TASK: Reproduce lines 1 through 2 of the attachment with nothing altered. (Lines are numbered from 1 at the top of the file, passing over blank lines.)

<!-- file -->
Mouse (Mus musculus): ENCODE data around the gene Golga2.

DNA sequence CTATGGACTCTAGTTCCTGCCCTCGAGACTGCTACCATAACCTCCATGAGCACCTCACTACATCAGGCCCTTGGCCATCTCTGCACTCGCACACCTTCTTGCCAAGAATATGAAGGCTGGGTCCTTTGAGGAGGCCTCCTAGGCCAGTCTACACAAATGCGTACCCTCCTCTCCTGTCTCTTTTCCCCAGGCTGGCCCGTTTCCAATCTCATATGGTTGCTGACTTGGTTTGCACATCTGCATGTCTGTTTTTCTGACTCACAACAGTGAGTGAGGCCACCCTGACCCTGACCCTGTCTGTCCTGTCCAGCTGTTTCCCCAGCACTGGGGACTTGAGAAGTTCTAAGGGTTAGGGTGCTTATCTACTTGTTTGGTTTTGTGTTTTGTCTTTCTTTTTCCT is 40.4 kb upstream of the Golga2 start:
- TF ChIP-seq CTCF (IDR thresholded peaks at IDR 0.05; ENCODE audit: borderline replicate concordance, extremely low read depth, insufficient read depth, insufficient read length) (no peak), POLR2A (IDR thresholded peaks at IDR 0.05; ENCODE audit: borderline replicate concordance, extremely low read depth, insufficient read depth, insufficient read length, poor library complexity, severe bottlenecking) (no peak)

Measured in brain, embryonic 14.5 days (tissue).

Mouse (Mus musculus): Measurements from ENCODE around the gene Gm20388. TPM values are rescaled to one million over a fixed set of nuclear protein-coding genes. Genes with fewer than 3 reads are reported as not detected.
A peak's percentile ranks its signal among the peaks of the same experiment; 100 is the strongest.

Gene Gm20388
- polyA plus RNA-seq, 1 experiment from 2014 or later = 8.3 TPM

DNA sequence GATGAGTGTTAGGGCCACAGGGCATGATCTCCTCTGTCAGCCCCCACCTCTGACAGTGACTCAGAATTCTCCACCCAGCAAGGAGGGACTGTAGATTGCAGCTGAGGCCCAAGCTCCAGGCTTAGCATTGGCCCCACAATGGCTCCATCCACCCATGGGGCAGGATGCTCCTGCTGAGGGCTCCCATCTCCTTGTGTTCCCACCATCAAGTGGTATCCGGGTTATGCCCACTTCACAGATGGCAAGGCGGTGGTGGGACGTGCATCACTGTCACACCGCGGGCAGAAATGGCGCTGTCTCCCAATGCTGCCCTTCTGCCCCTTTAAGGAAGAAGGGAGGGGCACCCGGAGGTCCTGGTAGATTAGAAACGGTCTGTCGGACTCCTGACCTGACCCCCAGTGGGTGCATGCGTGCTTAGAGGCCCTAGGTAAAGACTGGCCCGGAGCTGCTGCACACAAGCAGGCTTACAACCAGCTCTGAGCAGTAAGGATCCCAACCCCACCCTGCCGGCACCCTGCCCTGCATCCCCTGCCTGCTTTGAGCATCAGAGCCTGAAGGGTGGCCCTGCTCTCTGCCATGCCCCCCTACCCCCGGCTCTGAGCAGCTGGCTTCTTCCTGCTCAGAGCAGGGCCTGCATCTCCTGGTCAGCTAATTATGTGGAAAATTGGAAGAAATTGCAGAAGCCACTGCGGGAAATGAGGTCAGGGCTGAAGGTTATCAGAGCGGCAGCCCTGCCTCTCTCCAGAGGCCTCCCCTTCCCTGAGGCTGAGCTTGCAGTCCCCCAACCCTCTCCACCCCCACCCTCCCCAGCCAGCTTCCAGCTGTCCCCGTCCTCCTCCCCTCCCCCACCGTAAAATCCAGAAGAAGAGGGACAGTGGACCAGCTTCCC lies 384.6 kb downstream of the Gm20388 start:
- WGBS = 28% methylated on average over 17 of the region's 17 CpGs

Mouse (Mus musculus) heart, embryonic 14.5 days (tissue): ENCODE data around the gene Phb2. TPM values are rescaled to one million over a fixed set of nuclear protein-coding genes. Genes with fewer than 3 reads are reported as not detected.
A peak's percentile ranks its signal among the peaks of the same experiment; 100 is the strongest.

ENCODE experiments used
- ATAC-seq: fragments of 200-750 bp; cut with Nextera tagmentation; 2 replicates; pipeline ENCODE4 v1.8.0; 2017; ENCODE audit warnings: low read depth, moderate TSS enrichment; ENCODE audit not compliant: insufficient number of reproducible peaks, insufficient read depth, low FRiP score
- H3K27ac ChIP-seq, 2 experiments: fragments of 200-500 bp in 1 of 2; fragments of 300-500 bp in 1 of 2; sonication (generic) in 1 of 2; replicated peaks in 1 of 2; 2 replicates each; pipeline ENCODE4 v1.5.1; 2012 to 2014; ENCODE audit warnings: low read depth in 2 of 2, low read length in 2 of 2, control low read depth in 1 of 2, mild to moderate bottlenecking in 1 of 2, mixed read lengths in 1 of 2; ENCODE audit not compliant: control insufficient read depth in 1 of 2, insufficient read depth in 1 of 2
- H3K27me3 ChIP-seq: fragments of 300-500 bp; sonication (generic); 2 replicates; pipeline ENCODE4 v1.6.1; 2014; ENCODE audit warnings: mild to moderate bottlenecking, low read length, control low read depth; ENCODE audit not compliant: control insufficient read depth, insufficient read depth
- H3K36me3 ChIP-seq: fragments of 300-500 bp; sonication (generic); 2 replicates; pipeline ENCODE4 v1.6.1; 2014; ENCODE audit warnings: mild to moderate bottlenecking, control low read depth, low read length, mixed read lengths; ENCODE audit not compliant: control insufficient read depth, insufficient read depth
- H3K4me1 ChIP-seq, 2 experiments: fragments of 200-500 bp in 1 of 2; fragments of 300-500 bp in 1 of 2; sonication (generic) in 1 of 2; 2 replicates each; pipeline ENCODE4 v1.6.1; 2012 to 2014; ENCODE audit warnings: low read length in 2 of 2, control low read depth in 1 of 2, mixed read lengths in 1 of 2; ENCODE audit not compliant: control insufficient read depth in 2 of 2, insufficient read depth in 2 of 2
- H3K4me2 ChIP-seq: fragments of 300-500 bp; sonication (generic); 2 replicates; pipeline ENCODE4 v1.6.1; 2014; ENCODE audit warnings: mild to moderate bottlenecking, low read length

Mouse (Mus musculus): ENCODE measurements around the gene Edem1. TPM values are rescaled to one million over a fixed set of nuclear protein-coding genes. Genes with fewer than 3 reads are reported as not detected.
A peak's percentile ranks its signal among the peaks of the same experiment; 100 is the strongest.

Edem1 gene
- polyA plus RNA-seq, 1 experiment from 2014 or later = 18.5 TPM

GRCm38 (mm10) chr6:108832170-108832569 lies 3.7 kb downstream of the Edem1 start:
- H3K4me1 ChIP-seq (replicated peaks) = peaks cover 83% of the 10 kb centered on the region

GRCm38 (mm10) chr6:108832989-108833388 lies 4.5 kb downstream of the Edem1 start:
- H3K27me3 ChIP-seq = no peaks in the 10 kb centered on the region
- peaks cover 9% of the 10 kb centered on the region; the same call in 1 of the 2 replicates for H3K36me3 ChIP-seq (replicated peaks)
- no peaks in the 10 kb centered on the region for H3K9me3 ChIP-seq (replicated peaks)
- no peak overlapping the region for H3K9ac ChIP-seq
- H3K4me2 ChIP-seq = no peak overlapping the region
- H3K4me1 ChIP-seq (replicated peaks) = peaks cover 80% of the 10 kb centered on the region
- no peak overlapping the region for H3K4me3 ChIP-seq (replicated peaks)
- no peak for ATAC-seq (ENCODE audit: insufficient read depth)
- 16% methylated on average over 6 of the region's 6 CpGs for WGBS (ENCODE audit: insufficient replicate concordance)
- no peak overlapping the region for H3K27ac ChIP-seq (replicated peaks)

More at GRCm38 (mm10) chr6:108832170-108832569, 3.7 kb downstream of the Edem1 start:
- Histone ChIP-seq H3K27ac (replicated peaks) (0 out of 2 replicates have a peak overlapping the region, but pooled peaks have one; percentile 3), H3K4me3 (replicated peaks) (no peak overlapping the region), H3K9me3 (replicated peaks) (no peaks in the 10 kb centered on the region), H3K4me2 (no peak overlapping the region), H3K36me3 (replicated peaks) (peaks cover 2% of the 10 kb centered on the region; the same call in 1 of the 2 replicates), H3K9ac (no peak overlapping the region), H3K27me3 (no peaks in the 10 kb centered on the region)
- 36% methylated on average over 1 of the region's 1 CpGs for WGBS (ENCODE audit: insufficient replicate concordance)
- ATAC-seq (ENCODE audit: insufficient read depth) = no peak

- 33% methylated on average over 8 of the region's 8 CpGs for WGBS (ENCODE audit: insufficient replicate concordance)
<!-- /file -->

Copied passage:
Mouse (Mus musculus): ENCODE data around the gene Golga2.

DNA sequence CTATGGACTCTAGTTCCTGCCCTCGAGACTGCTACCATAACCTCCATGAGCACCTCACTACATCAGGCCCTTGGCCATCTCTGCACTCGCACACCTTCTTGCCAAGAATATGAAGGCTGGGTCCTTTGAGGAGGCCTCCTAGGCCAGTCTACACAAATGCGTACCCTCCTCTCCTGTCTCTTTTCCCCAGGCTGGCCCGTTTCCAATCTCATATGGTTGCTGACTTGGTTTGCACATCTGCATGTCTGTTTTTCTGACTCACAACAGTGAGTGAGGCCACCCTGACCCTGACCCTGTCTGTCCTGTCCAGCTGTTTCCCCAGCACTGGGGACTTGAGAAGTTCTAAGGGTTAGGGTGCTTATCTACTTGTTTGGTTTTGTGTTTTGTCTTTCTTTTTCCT is 40.4 kb upstream of the Golga2 start: